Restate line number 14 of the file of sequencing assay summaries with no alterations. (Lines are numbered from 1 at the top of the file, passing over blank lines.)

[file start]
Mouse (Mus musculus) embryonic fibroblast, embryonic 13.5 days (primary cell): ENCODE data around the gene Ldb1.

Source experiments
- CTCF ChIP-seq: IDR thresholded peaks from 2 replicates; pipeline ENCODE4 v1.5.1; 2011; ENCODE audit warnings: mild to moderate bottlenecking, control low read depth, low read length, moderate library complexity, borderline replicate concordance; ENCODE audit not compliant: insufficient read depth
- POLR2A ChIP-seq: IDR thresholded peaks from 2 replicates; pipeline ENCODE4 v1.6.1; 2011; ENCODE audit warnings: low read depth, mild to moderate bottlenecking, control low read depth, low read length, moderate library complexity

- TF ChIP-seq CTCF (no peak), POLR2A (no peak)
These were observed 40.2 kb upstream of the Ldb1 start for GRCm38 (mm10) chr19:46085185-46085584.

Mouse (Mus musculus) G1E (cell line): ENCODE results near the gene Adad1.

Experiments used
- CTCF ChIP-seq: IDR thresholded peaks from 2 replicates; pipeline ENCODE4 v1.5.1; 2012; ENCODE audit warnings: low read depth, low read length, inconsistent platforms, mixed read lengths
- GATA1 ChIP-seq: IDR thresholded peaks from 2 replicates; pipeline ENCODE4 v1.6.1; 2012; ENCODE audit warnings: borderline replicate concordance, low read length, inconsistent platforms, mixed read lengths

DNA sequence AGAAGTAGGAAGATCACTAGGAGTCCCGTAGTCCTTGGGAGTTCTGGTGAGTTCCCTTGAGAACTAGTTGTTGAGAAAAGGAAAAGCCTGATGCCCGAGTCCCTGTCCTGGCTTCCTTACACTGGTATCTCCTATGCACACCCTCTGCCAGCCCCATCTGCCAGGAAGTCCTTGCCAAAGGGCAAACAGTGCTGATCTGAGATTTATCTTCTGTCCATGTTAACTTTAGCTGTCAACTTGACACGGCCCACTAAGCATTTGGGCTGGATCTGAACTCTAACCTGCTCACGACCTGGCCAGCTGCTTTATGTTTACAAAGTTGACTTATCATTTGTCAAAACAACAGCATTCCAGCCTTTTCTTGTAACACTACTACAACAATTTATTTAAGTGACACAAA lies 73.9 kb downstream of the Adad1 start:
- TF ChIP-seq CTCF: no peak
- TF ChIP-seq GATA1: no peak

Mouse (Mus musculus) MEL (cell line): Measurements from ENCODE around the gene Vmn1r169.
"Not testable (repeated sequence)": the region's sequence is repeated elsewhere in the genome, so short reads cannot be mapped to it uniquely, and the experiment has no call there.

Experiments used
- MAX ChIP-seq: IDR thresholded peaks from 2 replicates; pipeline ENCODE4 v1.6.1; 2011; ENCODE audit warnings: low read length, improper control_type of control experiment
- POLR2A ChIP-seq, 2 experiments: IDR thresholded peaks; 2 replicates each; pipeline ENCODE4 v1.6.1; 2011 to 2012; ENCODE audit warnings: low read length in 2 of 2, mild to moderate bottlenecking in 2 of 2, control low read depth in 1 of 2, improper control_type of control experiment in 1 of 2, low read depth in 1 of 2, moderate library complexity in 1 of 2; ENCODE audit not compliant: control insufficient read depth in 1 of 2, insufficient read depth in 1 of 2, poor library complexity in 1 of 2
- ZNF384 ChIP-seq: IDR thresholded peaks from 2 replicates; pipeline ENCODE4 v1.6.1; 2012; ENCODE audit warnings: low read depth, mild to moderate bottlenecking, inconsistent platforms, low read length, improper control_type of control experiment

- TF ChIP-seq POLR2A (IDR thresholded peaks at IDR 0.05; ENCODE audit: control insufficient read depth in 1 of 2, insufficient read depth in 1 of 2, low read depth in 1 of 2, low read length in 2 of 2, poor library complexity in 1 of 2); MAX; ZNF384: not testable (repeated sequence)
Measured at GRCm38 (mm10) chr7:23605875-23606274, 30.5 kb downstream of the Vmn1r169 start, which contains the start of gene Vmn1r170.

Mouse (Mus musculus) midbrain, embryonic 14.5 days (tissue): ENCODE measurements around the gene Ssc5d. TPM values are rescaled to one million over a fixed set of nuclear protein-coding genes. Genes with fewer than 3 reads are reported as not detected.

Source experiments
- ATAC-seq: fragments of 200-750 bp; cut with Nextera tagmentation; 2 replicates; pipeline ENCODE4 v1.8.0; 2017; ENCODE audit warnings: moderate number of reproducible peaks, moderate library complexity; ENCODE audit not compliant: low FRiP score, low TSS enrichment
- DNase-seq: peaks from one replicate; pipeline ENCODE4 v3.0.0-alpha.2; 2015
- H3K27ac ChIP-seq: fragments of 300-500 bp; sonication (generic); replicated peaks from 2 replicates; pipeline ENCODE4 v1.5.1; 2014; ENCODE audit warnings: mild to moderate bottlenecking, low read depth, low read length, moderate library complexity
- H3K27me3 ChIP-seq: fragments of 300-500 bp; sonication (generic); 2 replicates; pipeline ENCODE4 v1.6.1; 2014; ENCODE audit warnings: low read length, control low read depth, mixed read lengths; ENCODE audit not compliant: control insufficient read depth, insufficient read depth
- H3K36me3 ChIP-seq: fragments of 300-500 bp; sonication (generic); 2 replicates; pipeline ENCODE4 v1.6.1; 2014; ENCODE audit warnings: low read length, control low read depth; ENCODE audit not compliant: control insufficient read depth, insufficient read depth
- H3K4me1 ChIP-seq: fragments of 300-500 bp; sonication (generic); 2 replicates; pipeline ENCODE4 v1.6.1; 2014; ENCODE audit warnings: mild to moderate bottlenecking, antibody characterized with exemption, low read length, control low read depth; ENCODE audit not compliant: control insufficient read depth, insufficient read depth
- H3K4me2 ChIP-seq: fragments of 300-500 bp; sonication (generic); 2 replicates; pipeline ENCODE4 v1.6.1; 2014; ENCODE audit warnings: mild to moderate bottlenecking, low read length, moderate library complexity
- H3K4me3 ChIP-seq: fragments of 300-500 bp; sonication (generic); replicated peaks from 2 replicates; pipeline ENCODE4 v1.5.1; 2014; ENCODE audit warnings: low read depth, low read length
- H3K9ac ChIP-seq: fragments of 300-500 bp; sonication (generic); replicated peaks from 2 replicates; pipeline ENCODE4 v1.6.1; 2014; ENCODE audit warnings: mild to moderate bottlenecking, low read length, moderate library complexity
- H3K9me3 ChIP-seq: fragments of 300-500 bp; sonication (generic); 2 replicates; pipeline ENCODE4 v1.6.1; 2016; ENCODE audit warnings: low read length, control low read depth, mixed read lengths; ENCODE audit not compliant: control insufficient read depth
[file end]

Mouse (Mus musculus) MEL (cell line): Measurements from ENCODE around the gene Vmn1r169.